Scent Aware Policy

The Butch Voices Conference is working hard to create an environment in which everyone experiences the conference as comfortable for sharing thoughts and ideas. In keeping with this goal, our stance is that the conference space be a scent-aware environment. While we cannot force each attendee to be scent-free, we want to address what being scent-free will mean for scent-sensitive conference participants.

Why Should we be Scent Aware?

We all know someone with an allergy to the dander of cats, cigarette smoke, pollen, or dust AND there are people who are sensitive to the chemicals used to fragrance common body preparations. For many this sensitivity takes the form of headaches, dizziness, nausea, and difficulty breathing. These are all immune responses not unlike those experienced by someone who has asthma. For some people this is what it sounds like – a hypersensitivity to fragrances; for others this response can be caused by Multiple Chemical Sensitivity (MCS), sometimes referred to as Environmental Illness (EI); for everyone, it’s serious. Those who are sensitive to scents or fragrances will describe the difficulty of balancing personal comfort with other people’s personal style and expression. Often times scent-sensitive folks don’t want to encroach on other people’s space, and instead will either sit in discomfort or simply leave public spaces in which particular perfumes or cosmetics are being used. This is why we believe a scent-aware environment at the Butch Voices Conference is important.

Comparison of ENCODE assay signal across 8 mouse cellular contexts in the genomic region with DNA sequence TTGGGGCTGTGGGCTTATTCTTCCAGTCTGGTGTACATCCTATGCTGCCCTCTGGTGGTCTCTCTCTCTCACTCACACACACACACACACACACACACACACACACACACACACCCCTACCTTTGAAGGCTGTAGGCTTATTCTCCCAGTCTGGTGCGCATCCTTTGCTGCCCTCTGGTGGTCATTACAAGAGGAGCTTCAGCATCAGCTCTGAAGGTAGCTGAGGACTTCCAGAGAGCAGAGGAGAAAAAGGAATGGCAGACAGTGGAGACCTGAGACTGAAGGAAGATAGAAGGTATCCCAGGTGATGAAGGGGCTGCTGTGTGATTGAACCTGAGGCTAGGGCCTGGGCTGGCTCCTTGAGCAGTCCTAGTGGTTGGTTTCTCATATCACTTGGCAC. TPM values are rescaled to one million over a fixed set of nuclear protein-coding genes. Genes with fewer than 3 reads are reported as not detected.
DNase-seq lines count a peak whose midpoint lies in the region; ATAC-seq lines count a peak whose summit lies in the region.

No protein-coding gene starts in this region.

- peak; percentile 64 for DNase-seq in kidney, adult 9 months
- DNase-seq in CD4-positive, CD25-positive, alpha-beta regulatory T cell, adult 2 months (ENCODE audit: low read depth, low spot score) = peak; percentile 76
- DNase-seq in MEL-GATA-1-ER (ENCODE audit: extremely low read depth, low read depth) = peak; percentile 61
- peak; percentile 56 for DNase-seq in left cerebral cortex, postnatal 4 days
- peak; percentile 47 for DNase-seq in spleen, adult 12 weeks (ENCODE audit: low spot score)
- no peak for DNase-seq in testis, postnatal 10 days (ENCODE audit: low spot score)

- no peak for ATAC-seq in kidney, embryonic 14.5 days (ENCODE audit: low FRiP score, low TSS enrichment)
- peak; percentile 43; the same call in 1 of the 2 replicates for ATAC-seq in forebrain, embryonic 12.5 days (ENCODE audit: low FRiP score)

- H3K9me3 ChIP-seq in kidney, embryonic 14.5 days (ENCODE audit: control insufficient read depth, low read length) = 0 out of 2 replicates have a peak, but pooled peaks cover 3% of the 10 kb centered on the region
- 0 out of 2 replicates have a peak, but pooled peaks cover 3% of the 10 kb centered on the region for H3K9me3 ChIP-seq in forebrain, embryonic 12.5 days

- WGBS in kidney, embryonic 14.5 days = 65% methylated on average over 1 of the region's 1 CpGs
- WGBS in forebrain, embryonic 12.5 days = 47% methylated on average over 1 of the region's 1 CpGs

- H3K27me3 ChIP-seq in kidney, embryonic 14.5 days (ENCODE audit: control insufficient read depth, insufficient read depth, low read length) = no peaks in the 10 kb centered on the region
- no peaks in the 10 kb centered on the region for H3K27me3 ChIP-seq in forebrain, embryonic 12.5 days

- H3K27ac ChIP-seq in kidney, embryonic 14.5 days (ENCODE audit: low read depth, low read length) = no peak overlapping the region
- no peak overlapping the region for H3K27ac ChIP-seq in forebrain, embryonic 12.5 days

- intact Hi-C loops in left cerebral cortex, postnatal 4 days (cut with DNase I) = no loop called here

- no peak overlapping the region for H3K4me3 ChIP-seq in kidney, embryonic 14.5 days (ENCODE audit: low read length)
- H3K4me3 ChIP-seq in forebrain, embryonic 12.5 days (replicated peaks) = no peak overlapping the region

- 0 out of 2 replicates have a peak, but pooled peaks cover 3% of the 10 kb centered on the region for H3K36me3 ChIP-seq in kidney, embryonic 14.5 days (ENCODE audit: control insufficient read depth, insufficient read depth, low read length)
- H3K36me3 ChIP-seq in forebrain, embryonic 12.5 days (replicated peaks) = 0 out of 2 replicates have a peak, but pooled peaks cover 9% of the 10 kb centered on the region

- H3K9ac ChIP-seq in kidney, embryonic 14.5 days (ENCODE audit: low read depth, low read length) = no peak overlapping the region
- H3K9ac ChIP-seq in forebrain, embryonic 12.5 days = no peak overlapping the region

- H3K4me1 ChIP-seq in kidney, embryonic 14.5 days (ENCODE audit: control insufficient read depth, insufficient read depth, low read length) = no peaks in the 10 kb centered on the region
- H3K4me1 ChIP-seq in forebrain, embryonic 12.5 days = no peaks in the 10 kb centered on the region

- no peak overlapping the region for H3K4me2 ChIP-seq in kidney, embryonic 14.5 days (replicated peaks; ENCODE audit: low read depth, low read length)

What if I feel that I need to wear some of these products?

We understand that perfumes, oils and hair products can be part of one’s gender identity, ethnic identity or spiritual practice. In addition, we understand that it may not be feasible to completely abandon your daily practices. Don’t worry, no one will be policing anybody’s use of cologne, skin, and/or hair preparations. All we ask is that, when you know you’re going to be in the communal space of the conference, you consider how using certain products could diminish someone else’s ability to enjoy the same panels or workshops that are of interest to you.

Things Participants can do to be supportive within a scent free environment:

If possible, use products that are scent or fragrance-free when you know you’re going to be in the shared spaces of the conference. While not all fragrance-free products are chemical-free (it’s actually the chemicals used in the products that are harmful), it is still a good rule of thumb to follow when trying to be scent-aware. Granted, some of these products are not financially feasible for many, difficult to find depending on where you live, or will not work for certain ethnic groups.

  • Below is a useful resource to help facilitate your quest:

    http://www.anapsid.org/cnd/mcs/unscent.html#Deodorants

  • Be understanding. If someone asks you to move or if, after you enter a space, they simply get up and move. Don’t assume that it’s you. It might be the fragrance on your person.

  • Smoke as far away from entryways as possible. 15 feet away is legal, 50 feet away is ideal. California is a smoke-free state, and smoking indoors is allowed only in designated areas. These are few and far between. If you smoke, you’ll most likely be doing so outdoors. Be mindful of entryways and other common areas.

  • For more information on scent-sensitivities, MCS and EI:

    http://www.mcs-global.org/Fragrance-Free-EI.htm
    http://www.mcsrr.org/